Chinese company ZTE stops business operations after U.S. ban


ZTE Corp's main business operations have ceased due to a ban imposed by the USA government, but the Chinese firm is trying to have the ban modified or reversed, it said in exchange filings late on Wednesday.

ZTE said in its filing it maintains "sufficient cash" and is "actively communicating" with the United States for a modification or reversal of the order, issued by the USA commerce department over violations of a previous settlement regarding illegal sales of ZTE phones and equipment to Iran.

ZTE was accused of dodging United States sanctions on Iran in 2016, by selling technology from the Iran through multiple shell companies. And ZTE's larger telecom gear-making operation probably ran afoul of the same component shortages, said Huang Leping, an analyst with CICC. US officials have said the decision of the BIS to impose the ban against ZTE was not related to trade policy, according to Chinese press reports.

ZTE was accused of violating U.S. sanctions on North Korea and Iran, as well as lying to USA officials.

In a bid to get the ban removed, the company has submitted an application to the U.S. Commerce Department's Bureau of Industry and Security (BIS) requesting it be suspended. Earlier this week, it was announced that Huawei and ZTE phones had been banned from military stores.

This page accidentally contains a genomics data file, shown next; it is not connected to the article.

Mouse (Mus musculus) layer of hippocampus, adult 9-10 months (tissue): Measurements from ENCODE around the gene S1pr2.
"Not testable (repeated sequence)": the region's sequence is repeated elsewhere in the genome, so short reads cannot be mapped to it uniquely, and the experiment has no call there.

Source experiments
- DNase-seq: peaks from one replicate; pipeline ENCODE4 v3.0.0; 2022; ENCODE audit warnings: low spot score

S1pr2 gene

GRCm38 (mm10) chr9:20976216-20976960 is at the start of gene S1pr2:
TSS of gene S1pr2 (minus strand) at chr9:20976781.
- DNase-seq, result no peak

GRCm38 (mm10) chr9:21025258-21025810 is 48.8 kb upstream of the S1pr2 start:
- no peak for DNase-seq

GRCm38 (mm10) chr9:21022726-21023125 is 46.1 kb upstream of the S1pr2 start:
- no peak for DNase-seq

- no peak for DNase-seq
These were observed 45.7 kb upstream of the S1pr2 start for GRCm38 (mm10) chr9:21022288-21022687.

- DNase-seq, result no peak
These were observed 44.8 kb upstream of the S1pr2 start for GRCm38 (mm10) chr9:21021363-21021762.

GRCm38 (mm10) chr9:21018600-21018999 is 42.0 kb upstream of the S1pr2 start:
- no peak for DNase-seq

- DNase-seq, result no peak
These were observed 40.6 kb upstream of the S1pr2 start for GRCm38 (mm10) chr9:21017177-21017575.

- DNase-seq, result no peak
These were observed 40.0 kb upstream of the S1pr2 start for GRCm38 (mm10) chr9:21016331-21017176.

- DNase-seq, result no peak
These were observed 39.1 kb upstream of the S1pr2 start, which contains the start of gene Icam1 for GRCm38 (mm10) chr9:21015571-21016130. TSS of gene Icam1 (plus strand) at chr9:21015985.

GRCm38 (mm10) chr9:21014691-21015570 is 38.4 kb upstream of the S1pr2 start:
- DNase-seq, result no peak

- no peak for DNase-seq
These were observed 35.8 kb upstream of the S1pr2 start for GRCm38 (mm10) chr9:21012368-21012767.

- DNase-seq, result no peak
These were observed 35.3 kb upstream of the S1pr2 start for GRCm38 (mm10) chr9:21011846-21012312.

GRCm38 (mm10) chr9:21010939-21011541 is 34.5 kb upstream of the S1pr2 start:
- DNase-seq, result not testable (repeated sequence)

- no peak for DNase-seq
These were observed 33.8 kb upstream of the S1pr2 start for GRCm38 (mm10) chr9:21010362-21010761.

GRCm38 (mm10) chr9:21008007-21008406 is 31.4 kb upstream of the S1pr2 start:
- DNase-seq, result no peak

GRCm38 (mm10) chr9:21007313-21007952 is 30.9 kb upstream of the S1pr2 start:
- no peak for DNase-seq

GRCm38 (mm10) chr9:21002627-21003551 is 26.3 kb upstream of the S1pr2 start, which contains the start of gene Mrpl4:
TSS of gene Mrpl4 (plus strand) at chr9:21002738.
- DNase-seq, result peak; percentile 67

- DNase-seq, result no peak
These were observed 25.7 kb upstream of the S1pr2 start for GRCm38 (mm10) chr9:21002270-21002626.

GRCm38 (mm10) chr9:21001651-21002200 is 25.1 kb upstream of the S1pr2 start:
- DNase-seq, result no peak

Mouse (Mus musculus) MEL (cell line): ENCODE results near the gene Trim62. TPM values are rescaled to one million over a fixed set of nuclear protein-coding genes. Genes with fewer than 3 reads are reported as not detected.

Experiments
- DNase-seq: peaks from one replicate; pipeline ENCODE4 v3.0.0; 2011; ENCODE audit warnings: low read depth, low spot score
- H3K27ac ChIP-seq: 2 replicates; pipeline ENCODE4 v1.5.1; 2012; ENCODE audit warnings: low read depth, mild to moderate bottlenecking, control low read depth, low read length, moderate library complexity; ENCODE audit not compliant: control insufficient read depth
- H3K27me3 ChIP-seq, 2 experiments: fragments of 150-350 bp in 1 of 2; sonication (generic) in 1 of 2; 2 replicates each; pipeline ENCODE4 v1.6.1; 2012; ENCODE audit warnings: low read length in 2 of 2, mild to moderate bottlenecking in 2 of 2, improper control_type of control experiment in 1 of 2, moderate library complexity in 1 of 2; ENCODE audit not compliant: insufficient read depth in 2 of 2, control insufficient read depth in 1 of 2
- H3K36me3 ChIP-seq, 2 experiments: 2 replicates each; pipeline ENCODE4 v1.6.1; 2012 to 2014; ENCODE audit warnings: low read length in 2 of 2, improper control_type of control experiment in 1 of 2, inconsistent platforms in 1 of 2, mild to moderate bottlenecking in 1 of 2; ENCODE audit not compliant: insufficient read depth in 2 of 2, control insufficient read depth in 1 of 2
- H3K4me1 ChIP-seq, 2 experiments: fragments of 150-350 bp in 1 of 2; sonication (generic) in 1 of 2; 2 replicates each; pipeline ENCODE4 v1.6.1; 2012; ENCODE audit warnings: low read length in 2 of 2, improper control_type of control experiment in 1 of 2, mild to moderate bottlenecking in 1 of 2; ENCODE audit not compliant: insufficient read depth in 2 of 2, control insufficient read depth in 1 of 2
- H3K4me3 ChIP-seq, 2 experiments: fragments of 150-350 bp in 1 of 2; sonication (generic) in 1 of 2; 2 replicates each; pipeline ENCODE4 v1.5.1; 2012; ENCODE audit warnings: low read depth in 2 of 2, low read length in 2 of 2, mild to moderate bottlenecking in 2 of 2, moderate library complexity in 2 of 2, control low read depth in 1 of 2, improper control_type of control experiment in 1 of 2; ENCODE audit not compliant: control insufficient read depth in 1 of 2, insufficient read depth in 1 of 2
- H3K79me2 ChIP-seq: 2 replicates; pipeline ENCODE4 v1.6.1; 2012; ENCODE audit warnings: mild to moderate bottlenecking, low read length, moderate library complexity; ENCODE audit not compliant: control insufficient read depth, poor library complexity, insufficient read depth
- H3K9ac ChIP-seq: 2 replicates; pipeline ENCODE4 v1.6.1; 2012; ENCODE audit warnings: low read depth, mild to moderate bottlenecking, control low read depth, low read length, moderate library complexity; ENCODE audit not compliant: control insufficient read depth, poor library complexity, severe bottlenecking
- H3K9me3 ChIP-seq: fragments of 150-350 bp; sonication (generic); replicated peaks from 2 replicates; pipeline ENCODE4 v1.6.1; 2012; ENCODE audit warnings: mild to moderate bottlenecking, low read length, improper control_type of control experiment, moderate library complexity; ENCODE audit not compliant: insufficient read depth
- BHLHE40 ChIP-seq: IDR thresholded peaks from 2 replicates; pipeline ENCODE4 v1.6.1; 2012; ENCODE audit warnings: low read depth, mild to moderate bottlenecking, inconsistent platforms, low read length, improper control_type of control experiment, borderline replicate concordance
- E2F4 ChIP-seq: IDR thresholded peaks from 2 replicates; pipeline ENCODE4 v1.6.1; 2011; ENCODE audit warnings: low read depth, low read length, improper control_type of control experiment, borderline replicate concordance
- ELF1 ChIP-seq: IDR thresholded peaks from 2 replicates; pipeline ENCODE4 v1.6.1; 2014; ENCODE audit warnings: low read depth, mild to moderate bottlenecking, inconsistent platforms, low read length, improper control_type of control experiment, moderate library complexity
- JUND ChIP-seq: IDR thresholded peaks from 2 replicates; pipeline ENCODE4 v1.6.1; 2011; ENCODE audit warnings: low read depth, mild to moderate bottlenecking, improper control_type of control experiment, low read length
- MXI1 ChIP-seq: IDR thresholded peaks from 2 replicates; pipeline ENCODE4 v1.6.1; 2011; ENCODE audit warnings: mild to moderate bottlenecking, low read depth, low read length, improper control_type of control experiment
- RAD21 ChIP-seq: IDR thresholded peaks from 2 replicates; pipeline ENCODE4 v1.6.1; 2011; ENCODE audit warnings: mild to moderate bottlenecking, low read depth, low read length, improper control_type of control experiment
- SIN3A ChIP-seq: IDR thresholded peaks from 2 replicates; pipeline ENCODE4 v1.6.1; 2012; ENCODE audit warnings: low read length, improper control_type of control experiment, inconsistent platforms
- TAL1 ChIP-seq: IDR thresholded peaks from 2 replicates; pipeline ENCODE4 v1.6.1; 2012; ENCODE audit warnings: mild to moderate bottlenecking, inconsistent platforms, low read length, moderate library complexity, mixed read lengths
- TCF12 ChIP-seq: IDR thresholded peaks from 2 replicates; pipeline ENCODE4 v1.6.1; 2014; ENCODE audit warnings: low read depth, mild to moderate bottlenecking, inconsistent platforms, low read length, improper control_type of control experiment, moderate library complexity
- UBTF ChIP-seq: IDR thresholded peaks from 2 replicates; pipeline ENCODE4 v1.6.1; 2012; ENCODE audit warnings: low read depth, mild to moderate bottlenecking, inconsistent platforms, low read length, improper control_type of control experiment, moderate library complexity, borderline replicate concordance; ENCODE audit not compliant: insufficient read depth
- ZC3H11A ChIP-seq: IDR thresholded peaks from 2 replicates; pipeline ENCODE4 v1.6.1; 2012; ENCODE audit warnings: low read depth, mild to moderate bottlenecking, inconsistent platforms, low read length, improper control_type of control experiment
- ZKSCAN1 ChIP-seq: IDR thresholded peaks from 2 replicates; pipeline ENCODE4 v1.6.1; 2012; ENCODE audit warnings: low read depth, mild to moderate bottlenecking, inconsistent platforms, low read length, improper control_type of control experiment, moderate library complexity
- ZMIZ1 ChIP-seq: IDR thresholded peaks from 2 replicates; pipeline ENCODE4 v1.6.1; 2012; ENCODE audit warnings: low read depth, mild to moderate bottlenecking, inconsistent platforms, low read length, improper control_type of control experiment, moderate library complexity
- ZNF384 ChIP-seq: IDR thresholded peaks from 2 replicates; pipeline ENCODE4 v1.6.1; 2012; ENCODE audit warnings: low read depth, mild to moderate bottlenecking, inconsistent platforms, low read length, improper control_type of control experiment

Because ZTE makes a lot of the products using components from Qualcomm and Intel, a ban on U.S. companies supplying them is a huge hit.

ZTE said in an internal memo to employees last week that after learning of the USA order on April 16, as a global company growing up in China, it has been acting in line with the government of China, and is taking steps under its guidance to facilitate the resolution of the issue, the South China Morning Post reported last Saturday.

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ZTE was accused by the U.S. Department of Commerce of illegally shipping U.S. equipment to Iran and North Korea.

ZTE said in an exchange filing it "maintains sufficient cash" for now and will meet its commercial obligations.

The ban, which effectively cuts off much of ZTE's supply chain, came amid heightened tension over a possible US-China trade war.

China's Ministry of Commerce said in a statement last Friday that Chinese officials had made "solemn representations" over the ZTE case to the U.S. delegation.

We'll keep you updated on ZTE, but things sure do look bad at the moment.

"We fully understand high-tech factories' characteristic of fast-paced shipments of goods, we won't create obstacles for the pace of their exports", a trade official told Reuters on Monday. The employee, who declined to be named, said business trips had been halted.